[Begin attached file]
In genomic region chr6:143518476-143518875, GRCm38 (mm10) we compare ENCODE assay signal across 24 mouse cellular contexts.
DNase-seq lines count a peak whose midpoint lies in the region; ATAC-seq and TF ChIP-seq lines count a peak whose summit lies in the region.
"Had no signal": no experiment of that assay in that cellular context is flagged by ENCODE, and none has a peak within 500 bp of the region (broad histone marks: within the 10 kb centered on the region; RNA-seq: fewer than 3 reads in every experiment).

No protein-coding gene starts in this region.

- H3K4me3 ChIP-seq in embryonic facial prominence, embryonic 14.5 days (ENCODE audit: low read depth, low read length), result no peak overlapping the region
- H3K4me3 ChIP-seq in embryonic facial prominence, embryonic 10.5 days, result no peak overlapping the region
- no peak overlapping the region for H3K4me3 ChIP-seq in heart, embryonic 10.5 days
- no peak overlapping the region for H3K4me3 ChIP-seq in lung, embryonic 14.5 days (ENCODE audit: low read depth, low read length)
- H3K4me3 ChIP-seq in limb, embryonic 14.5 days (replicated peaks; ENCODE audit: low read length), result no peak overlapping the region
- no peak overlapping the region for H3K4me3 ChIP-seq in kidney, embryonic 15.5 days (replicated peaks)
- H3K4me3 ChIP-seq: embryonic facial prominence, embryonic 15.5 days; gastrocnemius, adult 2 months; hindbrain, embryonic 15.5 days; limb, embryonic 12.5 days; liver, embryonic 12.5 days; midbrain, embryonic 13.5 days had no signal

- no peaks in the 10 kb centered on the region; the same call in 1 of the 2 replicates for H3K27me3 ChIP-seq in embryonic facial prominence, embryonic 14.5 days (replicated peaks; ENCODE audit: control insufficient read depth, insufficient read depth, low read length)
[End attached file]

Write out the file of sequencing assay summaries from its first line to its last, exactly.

In genomic region chr6:143518476-143518875, GRCm38 (mm10) we compare ENCODE assay signal across 24 mouse cellular contexts.
DNase-seq lines count a peak whose midpoint lies in the region; ATAC-seq and TF ChIP-seq lines count a peak whose summit lies in the region.
"Had no signal": no experiment of that assay in that cellular context is flagged by ENCODE, and none has a peak within 500 bp of the region (broad histone marks: within the 10 kb centered on the region; RNA-seq: fewer than 3 reads in every experiment).

No protein-coding gene starts in this region.

- H3K4me3 ChIP-seq in embryonic facial prominence, embryonic 14.5 days (ENCODE audit: low read depth, low read length), result no peak overlapping the region
- H3K4me3 ChIP-seq in embryonic facial prominence, embryonic 10.5 days, result no peak overlapping the region
- no peak overlapping the region for H3K4me3 ChIP-seq in heart, embryonic 10.5 days
- no peak overlapping the region for H3K4me3 ChIP-seq in lung, embryonic 14.5 days (ENCODE audit: low read depth, low read length)
- H3K4me3 ChIP-seq in limb, embryonic 14.5 days (replicated peaks; ENCODE audit: low read length), result no peak overlapping the region
- no peak overlapping the region for H3K4me3 ChIP-seq in kidney, embryonic 15.5 days (replicated peaks)
- H3K4me3 ChIP-seq: embryonic facial prominence, embryonic 15.5 days; gastrocnemius, adult 2 months; hindbrain, embryonic 15.5 days; limb, embryonic 12.5 days; liver, embryonic 12.5 days; midbrain, embryonic 13.5 days had no signal

- no peaks in the 10 kb centered on the region; the same call in 1 of the 2 replicates for H3K27me3 ChIP-seq in embryonic facial prominence, embryonic 14.5 days (replicated peaks; ENCODE audit: control insufficient read depth, insufficient read depth, low read length)